Healthcare Economics & Policy

The parents of a toddler who died two months after undergoing heart surgery at North Carolina Children’s Hospital are suing the Chapel Hill institution for failing to disclose issues within its pediatric heart surgery program.

A performance-related financial incentive scheme for general practitioners in the U.K. led to a nearly five-fold increase in the number of heart patients doctors said had been “cured” of atrial fibrillation, according to a recent analysis.

Worries about deportation could be contributing to worse heart health among Latina women in the U.S., according to work published Nov. 27 in the Journal of the American Heart Association.

One in eight adults with a history of CVD or stroke are noncompliant to their prescribed medications because of increasingly steep healthcare costs, researchers reported this month in Circulation.

Homeless people hospitalized for heart attacks are far less likely than their non-homeless counterparts to undergo angiography, PCI or CABG, according to research published in JAMA Internal Medicine this month. They also see higher death rates across the board.

Nearly 93% of the U.S. population lives in a hospital referral region with at least one medical center that performs 25 or more mitral valve repairs or replacements each year, according to work published in JAMA Cardiology—but MVRR centers continue to suffer from significant geographical and patient-level disparities.

American counties hit hardest by the Great Recession saw a sharp increase in deaths from CVD and stroke that wasn’t mirrored in communities that experienced less economic distress, according to a new study.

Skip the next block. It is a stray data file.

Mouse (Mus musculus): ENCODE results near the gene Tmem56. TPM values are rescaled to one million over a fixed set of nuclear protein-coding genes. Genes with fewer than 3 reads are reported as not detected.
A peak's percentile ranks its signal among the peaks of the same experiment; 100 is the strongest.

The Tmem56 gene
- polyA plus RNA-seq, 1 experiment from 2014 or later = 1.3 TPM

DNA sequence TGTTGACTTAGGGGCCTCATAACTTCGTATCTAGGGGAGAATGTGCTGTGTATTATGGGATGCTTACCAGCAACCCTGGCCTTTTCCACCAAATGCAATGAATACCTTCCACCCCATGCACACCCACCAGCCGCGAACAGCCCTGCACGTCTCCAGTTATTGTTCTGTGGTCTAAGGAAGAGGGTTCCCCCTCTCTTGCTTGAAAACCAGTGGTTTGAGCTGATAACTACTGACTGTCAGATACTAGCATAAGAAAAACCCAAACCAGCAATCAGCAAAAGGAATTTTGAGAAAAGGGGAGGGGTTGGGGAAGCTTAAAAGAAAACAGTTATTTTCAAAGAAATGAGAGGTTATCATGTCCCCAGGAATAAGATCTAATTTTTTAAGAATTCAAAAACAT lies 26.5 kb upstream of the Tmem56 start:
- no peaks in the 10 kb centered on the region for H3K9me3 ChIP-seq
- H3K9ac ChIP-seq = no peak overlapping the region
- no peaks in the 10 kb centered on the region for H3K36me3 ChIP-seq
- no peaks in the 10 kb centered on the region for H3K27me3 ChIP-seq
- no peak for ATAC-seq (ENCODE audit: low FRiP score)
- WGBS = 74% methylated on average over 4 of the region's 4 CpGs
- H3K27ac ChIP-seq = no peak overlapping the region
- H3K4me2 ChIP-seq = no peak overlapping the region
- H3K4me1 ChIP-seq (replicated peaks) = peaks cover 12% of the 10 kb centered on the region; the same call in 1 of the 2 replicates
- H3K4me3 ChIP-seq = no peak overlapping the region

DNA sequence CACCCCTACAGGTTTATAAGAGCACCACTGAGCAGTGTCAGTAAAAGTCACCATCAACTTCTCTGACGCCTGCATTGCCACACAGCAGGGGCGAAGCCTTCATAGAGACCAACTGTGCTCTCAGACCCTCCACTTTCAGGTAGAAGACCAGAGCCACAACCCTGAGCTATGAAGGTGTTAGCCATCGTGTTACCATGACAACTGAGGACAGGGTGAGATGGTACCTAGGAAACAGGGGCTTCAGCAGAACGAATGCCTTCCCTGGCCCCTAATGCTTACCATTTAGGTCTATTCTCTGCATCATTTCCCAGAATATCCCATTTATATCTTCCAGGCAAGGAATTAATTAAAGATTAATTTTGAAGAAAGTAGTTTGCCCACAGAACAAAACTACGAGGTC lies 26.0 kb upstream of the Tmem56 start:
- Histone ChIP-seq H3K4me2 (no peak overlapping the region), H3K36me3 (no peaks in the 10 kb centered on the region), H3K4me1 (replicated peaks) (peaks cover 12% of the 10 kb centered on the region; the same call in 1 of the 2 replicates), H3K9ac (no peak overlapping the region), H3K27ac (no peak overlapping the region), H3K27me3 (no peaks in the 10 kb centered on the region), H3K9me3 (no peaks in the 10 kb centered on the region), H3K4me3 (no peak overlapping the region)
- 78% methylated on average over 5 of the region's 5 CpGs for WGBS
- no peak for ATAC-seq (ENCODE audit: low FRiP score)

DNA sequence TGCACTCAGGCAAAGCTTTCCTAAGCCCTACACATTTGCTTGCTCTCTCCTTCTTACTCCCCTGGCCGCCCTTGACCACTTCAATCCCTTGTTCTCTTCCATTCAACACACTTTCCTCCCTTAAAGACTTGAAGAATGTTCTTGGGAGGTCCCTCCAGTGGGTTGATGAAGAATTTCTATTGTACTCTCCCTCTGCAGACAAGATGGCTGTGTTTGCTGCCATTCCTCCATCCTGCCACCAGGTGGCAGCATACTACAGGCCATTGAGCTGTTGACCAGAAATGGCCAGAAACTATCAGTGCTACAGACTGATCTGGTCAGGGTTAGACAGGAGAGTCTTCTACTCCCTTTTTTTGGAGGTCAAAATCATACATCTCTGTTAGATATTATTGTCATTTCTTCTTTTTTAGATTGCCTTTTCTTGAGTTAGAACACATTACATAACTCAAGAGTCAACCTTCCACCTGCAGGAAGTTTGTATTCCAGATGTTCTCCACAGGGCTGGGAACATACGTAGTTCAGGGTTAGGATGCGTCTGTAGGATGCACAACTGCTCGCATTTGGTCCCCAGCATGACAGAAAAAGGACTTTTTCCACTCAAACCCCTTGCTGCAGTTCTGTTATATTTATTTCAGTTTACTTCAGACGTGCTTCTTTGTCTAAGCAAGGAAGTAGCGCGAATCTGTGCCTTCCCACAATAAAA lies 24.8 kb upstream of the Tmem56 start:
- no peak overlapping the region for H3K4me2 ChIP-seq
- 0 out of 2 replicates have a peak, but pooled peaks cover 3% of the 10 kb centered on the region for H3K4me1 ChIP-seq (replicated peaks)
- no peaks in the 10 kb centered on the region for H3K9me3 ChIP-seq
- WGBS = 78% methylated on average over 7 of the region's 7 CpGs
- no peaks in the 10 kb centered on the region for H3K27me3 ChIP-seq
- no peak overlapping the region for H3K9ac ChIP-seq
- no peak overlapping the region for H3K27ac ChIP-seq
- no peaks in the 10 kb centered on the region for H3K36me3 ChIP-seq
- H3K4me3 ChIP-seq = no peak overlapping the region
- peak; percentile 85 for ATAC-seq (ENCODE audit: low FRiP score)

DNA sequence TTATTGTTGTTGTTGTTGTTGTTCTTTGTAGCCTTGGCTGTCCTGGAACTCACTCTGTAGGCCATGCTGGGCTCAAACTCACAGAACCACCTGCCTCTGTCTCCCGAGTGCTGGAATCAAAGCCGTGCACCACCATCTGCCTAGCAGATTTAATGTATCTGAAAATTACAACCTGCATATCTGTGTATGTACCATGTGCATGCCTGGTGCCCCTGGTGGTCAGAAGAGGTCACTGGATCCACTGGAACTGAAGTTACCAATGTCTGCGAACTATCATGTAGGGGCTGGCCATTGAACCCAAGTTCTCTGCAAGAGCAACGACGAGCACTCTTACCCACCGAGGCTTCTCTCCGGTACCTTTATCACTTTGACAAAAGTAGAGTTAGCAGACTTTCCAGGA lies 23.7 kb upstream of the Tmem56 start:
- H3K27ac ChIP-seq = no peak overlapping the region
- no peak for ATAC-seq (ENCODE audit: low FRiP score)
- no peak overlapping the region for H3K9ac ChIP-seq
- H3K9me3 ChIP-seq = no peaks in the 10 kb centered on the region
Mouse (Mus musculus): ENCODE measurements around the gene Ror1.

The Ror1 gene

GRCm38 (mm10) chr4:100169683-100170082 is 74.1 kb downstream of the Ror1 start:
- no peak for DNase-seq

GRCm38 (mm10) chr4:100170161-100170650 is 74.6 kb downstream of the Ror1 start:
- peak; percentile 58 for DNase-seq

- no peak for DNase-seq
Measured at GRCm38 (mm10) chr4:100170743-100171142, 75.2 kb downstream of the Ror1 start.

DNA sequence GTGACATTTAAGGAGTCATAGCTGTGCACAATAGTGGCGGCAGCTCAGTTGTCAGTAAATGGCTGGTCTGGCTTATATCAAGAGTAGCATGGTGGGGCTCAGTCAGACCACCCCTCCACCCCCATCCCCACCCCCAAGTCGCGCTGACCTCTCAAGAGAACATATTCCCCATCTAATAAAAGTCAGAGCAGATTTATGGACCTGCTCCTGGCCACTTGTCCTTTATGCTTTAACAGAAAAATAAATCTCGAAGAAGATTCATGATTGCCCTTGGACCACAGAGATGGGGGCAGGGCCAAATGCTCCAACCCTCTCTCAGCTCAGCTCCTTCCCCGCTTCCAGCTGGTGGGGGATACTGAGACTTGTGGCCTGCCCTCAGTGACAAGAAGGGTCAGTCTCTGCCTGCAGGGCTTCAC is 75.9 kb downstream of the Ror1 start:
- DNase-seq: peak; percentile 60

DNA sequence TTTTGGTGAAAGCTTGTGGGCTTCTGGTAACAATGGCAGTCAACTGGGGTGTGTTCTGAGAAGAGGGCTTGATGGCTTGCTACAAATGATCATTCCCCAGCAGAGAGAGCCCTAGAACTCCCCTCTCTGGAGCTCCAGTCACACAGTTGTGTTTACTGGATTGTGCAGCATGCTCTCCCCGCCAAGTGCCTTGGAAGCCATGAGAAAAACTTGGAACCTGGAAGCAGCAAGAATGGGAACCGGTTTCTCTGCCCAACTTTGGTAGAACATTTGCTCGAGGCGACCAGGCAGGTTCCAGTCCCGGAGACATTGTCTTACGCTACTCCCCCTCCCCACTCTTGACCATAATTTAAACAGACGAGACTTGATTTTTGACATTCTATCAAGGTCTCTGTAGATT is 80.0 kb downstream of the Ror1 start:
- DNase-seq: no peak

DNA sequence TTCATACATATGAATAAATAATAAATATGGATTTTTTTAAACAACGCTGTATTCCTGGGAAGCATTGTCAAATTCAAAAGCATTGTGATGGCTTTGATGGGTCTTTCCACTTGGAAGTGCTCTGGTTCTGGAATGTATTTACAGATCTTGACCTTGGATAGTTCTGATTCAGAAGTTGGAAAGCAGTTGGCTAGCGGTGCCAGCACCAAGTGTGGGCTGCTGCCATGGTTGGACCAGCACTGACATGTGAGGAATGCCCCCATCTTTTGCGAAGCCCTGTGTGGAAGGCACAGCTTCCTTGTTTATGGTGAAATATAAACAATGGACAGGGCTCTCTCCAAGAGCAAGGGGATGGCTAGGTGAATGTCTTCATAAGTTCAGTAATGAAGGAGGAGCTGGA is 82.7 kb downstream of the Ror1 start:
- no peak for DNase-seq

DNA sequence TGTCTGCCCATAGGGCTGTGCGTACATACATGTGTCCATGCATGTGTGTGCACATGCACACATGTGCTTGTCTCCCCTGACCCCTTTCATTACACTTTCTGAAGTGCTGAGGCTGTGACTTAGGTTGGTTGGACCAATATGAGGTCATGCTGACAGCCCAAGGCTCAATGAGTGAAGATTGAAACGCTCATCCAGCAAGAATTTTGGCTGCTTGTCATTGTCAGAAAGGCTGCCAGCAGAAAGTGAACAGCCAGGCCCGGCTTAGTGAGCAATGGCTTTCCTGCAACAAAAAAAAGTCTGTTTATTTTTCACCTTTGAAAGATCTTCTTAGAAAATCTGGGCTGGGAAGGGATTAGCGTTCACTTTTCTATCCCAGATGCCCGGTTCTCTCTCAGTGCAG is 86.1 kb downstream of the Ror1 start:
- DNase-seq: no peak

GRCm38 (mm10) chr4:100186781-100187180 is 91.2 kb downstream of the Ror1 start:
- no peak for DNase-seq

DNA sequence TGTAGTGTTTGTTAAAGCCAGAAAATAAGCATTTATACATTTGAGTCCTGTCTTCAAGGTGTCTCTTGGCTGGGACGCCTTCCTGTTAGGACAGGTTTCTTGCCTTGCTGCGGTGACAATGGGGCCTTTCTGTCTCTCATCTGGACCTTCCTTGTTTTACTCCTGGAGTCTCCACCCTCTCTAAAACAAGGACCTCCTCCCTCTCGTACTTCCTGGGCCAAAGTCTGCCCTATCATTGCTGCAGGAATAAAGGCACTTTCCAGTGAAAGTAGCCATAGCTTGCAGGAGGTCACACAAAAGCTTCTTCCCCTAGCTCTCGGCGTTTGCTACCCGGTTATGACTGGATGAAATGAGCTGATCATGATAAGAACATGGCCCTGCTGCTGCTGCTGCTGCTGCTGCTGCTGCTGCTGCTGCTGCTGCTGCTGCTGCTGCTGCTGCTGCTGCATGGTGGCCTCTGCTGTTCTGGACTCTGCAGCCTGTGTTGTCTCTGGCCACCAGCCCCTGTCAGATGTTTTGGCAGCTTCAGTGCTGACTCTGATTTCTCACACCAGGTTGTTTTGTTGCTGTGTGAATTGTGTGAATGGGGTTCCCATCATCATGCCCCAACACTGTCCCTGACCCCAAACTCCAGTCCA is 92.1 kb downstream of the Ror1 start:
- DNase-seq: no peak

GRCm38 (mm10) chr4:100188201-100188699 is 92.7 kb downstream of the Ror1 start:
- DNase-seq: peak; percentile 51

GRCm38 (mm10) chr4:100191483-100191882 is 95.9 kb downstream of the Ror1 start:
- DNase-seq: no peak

Beaumont Hospital in Troy, Mich., Aspirus Wausau Hospital in Wausau, Wis., and Asante Rogue Regional Medical Center in Medford, Ore., topped IBM Watson Health’s 2020 lists of the best cardiovascular hospitals in the U.S.

Research that will be presented at the American Heart Association’s Resuscitation Science Symposium in Philadelphia this month suggests the National Institutes of Health invests far less money in cardiac arrest research than in research for other conditions, including diabetes, drug-use disorders and ischemic heart disease.

Both the American College of Cardiology and the American Heart Association voiced their public support this week for legislation that would expand access to cardiac and pulmonary rehabilitation services in the U.S.

A Portland-area cardiologist has been accused of implanting more than 100 patients with unnecessary pacemakers, incentivized by free travel and gifts from device sales representatives, the East Oregonian reports.

Bystanders of out-of-hospital cardiac arrests are more likely to face legal consequences for delaying or failing to provide CPR than for damages incurred during a resuscitation attempt.